'Sin tax' hike urged to help fund UC

'Sin tax' hike urged to help fund UC

So-called "sin taxes" should be raised with the money spent on helping fund the government's universal coverage (UC) healthcare scheme, an expert says. 

Prakit Vathesatogkit, chairman of a panel on non-communicable disease control set up in a venture between the government and the World Health Organisation (WHO), made the proposal yesterday.

A 10% increase in tobacco tax will lead to a 4% drop in cigarette smoking among the population, according to Dr Prakit, while also easing the government's financial burden in running the healthcare scheme. Smokers, particularly those in the lower income bracket, will be deterred by the more expensive cigarettes and some could end up quitting the habit altogether, he said.

Dr Prakit: Health, revenue gains

The government would gain a hefty increase in tax revenue from raising tobacco tax, he said. Under the previous excise tax increase, excise tax revenues went up from 15 billion baht in 1993 to 60 billion baht last year, he said.

The WHO has always emphasised that raising tobacco taxes offers a triple bonus -- leading to better public health, helping cut healthcare expenses and increasing state tax revenues, he said.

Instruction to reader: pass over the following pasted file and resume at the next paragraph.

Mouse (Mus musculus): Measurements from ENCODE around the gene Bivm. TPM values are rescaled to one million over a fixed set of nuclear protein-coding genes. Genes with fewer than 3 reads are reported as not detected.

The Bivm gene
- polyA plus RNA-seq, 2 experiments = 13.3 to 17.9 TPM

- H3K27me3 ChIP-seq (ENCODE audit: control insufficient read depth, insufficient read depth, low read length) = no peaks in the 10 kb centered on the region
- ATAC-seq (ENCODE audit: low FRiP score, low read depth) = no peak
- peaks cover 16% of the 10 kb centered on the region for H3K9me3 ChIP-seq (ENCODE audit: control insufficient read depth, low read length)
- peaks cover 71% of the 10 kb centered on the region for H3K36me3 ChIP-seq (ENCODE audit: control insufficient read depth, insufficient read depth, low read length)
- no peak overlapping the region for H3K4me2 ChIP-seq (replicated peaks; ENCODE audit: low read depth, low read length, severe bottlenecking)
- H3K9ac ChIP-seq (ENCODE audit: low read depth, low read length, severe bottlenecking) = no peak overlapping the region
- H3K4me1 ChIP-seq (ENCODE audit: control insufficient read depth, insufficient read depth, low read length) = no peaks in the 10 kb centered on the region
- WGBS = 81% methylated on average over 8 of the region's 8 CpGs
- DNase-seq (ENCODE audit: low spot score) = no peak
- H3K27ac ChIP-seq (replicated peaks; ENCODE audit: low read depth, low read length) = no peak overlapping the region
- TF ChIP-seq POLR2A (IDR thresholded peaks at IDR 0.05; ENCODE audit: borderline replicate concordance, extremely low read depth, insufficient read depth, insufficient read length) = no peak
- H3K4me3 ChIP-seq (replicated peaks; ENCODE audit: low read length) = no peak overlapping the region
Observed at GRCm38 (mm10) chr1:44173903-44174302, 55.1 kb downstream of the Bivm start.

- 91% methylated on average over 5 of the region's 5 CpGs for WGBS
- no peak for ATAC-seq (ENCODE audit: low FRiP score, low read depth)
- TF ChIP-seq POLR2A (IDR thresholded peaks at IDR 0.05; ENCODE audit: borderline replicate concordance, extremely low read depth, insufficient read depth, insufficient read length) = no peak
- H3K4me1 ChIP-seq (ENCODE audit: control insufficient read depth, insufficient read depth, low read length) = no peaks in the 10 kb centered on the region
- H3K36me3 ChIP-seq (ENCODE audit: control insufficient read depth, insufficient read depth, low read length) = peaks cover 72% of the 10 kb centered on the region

Aside from trying to find more sources of funding for its healthcare scheme, the government should also pay more attention to controlling unhealthy products, especially tobacco and alcohol, that are considered among the six top causes of health problems facing Thais, he said.

The UC health scheme itself follows a principle which says that preventing sickness and promoting good health takes precedence over medical treatment, he said. The government has recently aired concerns about its cost.

Cigarette smoking causes sickness and death from cancer as well as heart disease and emphysema which are expensive to treat, he said, adding many patients require lengthy treatment which still fails to save their lives. Each year, more than 50,000 people die from chronic diseases associated with tobacco use, while more than one million on average receive treatments for these diseases, he said.

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